So….I’m Not White?

When my daughter was in preschool, she was under the impression that we- we being her immediately family consisting or my mother, me & my daughter – were white. Granted we are very fair-skinned people. My mother has been mistaken for a white woman by people viewing her in person – I have a few photographs where I’m winter pale and have had people ask if I’m mixed or white. My daughter has our fair skin and she attended a predominantly white preschool.

I’m honestly not sure how the discussion came up, but it became obvious to me that my daughter thought we were white people. She was 4 at the time. And I told her no, we were black people. She looked at me and she asked me distinctly – “So I’m not white?”

I told her, “No, we’re black people.” She thought for a second and then she immediately grouped her & myself into that “we” – because we are slightly darker than grandma. And she says, “But grandma is white, right?”

And I told her, “No, grandma is not white. She’s black too.”

I remember explaining to her that being “black” had less to do with skin color than with being family with or descended from black people.

Thinking back, I think another student told her that she was black and she wanted to know if it was true. She seemed to accept that explanation and, it’s only now that I wonder if she ever wanted to be white or was surprised that she was not. But I do remember her distinct surprise on finding out that we were black. At the time, she didn’t seem disappointed or worried, she just wanted to know.

Thanks to Deborah from Ohio for submitting this story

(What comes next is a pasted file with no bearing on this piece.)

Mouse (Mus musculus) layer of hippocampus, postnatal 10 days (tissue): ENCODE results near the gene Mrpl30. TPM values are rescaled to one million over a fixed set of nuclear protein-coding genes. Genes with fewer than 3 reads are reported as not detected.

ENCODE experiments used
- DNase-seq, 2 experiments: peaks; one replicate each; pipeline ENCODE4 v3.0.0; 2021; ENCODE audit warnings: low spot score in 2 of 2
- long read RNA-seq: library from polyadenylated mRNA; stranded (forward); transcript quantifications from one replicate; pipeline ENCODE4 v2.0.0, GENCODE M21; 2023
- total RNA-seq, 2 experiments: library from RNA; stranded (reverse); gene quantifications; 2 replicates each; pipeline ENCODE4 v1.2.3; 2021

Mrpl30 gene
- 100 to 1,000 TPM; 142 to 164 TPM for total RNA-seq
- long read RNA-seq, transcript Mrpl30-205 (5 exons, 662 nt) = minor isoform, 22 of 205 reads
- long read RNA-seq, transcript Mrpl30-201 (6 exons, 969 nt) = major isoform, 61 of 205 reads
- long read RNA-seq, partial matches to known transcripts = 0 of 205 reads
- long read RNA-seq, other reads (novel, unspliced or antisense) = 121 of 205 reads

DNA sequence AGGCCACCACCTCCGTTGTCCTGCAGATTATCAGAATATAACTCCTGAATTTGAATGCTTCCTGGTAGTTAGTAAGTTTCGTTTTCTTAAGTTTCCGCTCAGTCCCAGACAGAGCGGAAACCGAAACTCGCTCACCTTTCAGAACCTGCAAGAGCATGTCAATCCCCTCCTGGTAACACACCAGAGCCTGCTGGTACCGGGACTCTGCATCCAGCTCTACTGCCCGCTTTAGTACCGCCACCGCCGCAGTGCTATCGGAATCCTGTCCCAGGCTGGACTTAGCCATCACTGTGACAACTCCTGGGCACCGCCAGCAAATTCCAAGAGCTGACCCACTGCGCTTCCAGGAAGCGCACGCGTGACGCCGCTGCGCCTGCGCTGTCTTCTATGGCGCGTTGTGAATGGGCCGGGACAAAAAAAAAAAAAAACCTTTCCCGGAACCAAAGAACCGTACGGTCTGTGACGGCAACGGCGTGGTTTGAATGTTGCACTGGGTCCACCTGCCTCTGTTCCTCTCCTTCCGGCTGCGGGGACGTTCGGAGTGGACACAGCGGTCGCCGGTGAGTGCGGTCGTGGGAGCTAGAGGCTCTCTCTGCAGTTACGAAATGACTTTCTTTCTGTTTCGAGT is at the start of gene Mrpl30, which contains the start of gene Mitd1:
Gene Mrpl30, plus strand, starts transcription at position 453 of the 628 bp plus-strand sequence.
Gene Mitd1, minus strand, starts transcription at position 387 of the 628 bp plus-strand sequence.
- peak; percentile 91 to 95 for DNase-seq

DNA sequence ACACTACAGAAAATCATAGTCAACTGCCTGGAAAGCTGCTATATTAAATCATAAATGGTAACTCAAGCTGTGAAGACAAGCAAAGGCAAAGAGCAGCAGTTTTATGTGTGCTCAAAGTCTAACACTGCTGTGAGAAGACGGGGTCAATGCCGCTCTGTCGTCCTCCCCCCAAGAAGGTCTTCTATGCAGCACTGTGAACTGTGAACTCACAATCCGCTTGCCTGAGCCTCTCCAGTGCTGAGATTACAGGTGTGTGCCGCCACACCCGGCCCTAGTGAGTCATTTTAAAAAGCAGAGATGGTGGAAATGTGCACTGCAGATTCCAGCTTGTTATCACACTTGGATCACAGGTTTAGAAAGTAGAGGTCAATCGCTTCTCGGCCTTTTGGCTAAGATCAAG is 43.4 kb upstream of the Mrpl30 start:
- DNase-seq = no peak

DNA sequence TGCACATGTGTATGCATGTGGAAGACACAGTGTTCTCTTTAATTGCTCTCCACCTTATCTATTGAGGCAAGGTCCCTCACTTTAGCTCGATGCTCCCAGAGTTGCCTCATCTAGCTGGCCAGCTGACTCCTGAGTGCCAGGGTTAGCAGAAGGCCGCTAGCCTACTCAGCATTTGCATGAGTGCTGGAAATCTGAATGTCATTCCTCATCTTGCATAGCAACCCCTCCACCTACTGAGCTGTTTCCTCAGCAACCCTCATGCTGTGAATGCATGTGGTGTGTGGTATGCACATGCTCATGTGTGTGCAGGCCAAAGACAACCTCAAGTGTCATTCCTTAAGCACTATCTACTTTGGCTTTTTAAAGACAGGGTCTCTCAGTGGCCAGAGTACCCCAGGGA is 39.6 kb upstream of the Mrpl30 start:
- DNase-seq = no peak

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  • jennifer

    that sort of reminds me of when we were 3 and 5 or so, and someone wasked my sister if our mum was “an indian” and my sister said “i don’t know.” at the time, mum wore her hair in a long braid, and had a cowichan sweater, i guess that’s enough to make you “indian” to a kindergartener!

  • LaKeisha J. Johnson

    Being “black” is more than just being “descended from black people.” Otherwise, everyone would be black. I believe in giving children the whole truth, especially when it comes to their own bloodline. In this case, I would simply have confirmed for the child what she is clearly able to determine on her own by looking in the mirror – that she she is descended from both black African and white European people. I would have further explained that the family chooses to identify as ‘black’ for social, cultural and/or historical reasons. If the family doesn’t know its origin, it is okay to simply say so and then involve the child in ancestry related activities to discover more about her past.

  • pealsmom

    I don’t understand why the mother didn’t confirm that they were clearly multi/bi-racial. To completely deny the family’s European heritage just makes the whole thing even more confusing to the child. Also, making sure the child understands the difference btw the label ‘black’ and one’s actual skin color is SO important. It’s also very strange that the mother was so surprised that the child raised this question when it was clear that others were also confused about the family’s racial makeup.

    • Andrea

      Because they are CLEARLY not multi racial.  They are black.  I have dark skin, my sister has light brown skin and my cousins have very pale white skin.  They are not white or biracial, so why would anyone say that.  My cousins also have grey and green eyes.  

      Oh, and my grandfather was biracial.  That doesn’t make any of us multi racial, we are all black.  You must not be, I’m assuming.

      • LaKeisha J. Johnson

        They are the very definition of multi racial, as are many black Americans.

  • 283565

    I think it’s hilarious when black people discriminate each other because someone is light skinned or not black enough. Whether they will admit it or not, black people are just as racist as white people. Racism can and does exist within all races.